• Opera GX – Based on Chromium, released in 2019 – This is seriously one of my favorite browsers just based on appearance alone and the cool sound effects when clicking and typing. But the real benefits come from the gamer-centric features such as game sales and deals and release date aggregator. You can even filter based on platform such as specific console or PC. However, my favorite feature is the ability to limit CPU, memory, and network utilization of the browser. This comes in handy when you want to have any website (YouTube, Discord, Twitch, etc.) loaded on a second monitor, but you want maximum FPS on your primary. This benefit gets even better if you’re browsing on an older/weak PC and want to prioritize another process than the web browser. Hey Chrome, take some tips from this one! Every PC gamer should give Opera GX a try!
  • Vivaldi – Based on Chromium, released in 2015 – I’ve saved the best for last. Reminiscent of Opera in its prime, Vivaldi takes all the best everyday features and packs them together in a nice privacy-centric and extremely feature-rich package. Diving into the settings window will take up about 30 minutes of your day. You can customize it in every possible way. Development is very active and they are constantly adding more features to make it even better. Vivaldi is my default browser for all recreational and social media browsing. I also leverage its sync engine to mirror everything personal to all my different computers. I highly recommend this browser and with the exception of Microsoft Edge simply due to having a standard, it is my favorite and at the top of my list.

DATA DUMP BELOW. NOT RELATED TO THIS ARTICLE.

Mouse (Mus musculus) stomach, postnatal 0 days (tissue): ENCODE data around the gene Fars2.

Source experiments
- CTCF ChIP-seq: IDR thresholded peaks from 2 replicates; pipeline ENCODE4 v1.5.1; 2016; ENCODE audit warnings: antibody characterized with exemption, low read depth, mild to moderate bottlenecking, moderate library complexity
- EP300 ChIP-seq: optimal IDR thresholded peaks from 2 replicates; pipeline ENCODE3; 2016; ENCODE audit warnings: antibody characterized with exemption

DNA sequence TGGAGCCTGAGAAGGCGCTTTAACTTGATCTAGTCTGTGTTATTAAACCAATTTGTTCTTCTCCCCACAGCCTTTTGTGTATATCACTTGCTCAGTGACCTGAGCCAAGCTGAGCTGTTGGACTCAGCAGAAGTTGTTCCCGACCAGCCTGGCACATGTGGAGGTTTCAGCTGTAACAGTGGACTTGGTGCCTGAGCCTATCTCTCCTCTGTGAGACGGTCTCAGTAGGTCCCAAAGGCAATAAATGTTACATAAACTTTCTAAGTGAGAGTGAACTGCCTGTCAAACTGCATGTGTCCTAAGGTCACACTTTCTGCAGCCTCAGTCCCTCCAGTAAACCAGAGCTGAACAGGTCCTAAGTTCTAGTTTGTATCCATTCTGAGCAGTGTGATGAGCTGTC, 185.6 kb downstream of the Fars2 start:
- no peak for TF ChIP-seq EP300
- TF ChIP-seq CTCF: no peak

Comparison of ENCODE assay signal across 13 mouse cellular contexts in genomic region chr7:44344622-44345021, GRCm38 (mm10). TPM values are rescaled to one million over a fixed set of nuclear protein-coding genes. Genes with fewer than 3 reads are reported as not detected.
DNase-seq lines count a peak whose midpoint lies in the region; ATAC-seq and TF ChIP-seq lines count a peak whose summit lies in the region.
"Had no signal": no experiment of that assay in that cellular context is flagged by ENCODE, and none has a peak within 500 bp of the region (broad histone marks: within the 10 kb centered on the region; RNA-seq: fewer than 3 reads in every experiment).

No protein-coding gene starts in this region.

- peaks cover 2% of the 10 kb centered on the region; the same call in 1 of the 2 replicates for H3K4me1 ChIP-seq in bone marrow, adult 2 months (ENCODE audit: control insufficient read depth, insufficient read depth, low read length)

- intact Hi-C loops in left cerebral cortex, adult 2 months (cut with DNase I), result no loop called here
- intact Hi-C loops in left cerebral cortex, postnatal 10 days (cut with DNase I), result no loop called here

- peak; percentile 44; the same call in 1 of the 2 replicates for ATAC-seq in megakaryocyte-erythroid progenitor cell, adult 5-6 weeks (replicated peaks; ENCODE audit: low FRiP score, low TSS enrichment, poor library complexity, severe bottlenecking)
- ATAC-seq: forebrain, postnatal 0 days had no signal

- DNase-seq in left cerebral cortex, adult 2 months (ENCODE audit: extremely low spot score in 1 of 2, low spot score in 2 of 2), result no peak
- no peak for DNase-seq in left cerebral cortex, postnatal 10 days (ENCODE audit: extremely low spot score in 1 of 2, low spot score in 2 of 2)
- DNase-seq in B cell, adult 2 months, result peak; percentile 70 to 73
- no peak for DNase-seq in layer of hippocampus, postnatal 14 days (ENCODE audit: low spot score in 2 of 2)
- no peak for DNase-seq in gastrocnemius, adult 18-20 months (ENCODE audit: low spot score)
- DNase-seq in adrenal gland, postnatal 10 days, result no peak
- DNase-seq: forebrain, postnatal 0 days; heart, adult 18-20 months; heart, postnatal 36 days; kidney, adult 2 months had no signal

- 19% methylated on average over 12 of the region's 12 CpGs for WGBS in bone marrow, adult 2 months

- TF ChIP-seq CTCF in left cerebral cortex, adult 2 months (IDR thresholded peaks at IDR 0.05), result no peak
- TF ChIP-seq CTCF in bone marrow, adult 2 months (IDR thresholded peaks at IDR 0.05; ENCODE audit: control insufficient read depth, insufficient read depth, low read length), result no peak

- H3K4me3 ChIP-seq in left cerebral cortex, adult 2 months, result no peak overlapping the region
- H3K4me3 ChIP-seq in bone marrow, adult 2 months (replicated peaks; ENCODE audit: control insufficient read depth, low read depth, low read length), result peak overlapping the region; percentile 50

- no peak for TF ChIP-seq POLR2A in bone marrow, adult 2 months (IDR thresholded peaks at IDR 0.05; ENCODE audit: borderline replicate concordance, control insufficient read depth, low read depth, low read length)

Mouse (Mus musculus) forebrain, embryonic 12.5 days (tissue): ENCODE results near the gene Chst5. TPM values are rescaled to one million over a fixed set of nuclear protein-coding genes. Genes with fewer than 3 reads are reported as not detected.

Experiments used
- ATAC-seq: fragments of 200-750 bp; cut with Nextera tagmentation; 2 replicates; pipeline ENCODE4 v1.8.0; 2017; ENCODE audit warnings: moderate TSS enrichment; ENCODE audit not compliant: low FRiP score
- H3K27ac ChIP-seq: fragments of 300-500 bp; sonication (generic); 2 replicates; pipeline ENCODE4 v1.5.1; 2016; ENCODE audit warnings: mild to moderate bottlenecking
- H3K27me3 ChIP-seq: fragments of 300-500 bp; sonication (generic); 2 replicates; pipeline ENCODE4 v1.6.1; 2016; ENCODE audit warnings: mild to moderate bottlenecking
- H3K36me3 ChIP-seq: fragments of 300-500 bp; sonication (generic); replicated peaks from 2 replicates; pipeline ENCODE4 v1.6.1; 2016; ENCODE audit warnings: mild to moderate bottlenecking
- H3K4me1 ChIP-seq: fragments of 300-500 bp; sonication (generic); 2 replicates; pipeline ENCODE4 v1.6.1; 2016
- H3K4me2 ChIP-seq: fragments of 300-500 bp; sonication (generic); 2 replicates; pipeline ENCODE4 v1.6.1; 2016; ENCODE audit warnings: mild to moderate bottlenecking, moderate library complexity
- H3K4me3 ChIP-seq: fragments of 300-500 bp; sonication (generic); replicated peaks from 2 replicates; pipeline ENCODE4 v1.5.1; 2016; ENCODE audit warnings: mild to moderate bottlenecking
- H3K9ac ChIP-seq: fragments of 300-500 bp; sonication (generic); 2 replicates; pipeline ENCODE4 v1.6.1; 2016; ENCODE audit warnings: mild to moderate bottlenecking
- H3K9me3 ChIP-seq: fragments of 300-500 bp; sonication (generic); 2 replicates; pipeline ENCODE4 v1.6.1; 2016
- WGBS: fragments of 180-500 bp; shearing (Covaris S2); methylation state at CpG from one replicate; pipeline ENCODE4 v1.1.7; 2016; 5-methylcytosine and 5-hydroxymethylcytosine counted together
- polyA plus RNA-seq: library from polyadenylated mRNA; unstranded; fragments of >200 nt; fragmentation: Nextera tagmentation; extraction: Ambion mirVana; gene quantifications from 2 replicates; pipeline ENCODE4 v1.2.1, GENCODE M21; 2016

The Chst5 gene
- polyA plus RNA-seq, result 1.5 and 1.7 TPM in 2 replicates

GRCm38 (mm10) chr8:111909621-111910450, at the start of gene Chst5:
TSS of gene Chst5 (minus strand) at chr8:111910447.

I intended this post to be informative and hopefully you will reconsider defaulting to Chrome for everything. Things I did not mention include cross-platform versions for Apple iOS, Android, Linux, and Mac OS. Most browsers support this which then allows your favorites, website credentials, and even extensions to be synced on mobile. Comment if you have any questions or want to add your own thoughts. Thanks!

Disable Windows 10 Automatic Locking Screen